Simple urge leads to extremely Japanese photo-op.

For photography buffs, sakura season is really a magical time. Especially when the petals of the cherry blossoms start to fall, the fluttering pink flowers add a breathtakingly ethereal appeal to the surroundings, allowing a talented photographer to capture a singularly beautiful moment.

So when Japanese Twitter user @wdche was walking along a river in Kyoto and saw a gray heron in the water, situated beneath a paper lantern covered with Japanese characters and standing in the center of a whirl of sakura petals, he took aim and started snapping photos. Truly, can there be any more quintessentially Japanese scene than one aspect of nature, an elegant bird, transfixed by the beauty of another, the country’s most beloved flower?

It turns out, though, that that’s not exactly what’s happening here. Yes, the heron is rooted to that spot, but not because of the cherry blossoms. The reason it likes that spot is because it’s directly below the outlet for the exhaust fan of a branch of Tamaran Aje, a restaurant that specializes in yakiniku flat-grilled meats and horumon (organs), as indicated by the lantern’s text, and the bird is enjoying the smell.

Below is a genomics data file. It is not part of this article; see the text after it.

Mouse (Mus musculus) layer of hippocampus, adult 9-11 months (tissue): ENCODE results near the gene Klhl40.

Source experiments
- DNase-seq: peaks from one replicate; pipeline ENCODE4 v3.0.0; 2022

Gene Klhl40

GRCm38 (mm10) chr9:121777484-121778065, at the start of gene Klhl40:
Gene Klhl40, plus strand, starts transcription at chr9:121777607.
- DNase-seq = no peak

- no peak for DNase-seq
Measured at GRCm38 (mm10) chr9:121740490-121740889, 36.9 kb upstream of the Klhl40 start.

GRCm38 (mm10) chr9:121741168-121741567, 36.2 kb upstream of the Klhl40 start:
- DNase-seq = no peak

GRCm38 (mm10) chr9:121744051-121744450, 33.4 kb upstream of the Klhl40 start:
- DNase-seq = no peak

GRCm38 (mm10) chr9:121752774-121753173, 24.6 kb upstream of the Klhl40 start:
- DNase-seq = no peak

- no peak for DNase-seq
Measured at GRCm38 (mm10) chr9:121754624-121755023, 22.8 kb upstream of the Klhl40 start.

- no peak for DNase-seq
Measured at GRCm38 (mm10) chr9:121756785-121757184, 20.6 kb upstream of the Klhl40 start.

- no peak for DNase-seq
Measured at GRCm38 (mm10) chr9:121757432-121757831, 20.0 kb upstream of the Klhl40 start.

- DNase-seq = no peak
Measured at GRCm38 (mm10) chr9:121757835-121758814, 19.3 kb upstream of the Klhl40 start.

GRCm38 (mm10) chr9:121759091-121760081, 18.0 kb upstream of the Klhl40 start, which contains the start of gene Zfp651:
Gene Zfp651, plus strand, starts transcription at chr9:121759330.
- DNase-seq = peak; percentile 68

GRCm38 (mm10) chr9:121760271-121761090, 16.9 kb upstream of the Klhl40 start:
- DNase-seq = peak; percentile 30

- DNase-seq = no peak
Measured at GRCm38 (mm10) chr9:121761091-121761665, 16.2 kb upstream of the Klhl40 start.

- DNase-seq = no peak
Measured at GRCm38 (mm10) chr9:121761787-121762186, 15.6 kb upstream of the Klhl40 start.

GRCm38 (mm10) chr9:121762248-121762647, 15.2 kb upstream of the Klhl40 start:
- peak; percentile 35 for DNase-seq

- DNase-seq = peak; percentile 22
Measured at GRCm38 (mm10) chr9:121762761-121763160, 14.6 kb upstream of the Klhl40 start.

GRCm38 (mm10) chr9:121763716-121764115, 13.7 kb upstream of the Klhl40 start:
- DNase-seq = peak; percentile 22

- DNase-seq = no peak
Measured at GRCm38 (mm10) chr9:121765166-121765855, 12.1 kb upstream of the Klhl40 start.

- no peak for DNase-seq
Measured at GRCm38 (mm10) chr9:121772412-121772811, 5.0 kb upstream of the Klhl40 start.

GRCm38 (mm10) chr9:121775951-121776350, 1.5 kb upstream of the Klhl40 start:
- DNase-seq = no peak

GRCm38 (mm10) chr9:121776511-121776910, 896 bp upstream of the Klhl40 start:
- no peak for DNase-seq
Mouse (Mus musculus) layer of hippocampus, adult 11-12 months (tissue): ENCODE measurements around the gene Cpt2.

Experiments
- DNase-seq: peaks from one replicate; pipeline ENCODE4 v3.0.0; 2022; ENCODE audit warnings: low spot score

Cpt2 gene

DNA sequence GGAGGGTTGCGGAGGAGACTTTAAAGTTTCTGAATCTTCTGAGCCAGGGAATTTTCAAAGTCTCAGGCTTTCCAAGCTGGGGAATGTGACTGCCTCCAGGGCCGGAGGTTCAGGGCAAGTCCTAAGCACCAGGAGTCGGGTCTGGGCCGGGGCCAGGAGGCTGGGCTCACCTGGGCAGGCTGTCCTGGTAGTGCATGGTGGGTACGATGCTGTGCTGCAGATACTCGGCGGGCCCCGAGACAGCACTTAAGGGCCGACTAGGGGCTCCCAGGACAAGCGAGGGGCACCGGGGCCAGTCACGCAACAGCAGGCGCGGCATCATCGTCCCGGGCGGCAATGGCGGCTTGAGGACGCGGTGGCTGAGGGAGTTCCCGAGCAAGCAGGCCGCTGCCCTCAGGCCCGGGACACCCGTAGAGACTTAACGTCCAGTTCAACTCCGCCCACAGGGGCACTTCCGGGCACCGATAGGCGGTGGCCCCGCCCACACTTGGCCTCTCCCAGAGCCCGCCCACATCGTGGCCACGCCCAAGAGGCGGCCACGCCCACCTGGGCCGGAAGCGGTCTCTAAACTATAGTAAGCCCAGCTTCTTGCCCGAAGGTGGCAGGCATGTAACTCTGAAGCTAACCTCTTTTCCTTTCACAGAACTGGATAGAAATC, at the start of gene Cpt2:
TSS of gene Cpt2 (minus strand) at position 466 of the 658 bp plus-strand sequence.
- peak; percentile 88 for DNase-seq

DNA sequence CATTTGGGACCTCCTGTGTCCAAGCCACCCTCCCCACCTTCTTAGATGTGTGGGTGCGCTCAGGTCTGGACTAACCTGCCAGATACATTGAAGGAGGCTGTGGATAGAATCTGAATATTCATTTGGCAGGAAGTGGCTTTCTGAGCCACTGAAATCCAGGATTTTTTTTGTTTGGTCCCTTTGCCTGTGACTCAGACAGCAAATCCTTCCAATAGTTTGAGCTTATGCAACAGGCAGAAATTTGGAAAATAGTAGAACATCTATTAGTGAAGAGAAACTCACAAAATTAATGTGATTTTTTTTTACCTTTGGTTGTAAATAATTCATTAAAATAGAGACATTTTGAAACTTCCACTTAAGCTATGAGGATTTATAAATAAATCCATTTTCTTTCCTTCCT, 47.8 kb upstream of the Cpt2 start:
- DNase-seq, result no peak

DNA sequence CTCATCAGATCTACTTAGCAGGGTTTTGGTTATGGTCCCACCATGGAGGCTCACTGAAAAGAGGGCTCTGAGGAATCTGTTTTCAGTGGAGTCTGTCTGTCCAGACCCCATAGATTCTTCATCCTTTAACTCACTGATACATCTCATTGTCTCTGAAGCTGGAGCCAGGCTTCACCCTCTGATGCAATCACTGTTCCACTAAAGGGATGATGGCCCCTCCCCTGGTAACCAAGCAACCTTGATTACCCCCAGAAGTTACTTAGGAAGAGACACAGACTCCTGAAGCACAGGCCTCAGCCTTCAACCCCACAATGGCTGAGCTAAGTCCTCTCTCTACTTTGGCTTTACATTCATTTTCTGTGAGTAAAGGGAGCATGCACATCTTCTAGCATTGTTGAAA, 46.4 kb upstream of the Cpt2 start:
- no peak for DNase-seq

But that down-to-earth motivation doesn’t make the aesthetics any less beautiful. Before long, a group of foreign passersby noticed @wdchs snapping pictures and pulled out cameras of their own, so then @wdche decided to photograph the people photographing the bird he’d been photographing moments before.

▼ One of them was even dressed in a kimono, adding yet another layer of Japanese imagery to the scene.

Through it all, the heron stayed in place, unfazed by being the center of so much attention. In Japan, there’s a saying, hana yori dango, “Dumplings before flowers,” which refers to people at cherry blossom parties being more interested in eating snacks than looking at the flowers. But as one commenter pointed out after seeing @wdche’s phots, this heron has gone a step beyond even that, dubbing its philosophy “Dumplings before flowers, but looking good on social media pics before either,” because really, there’s no wrong way to enjoy the cherry blossoms.

Source, images: Twitter/@wdche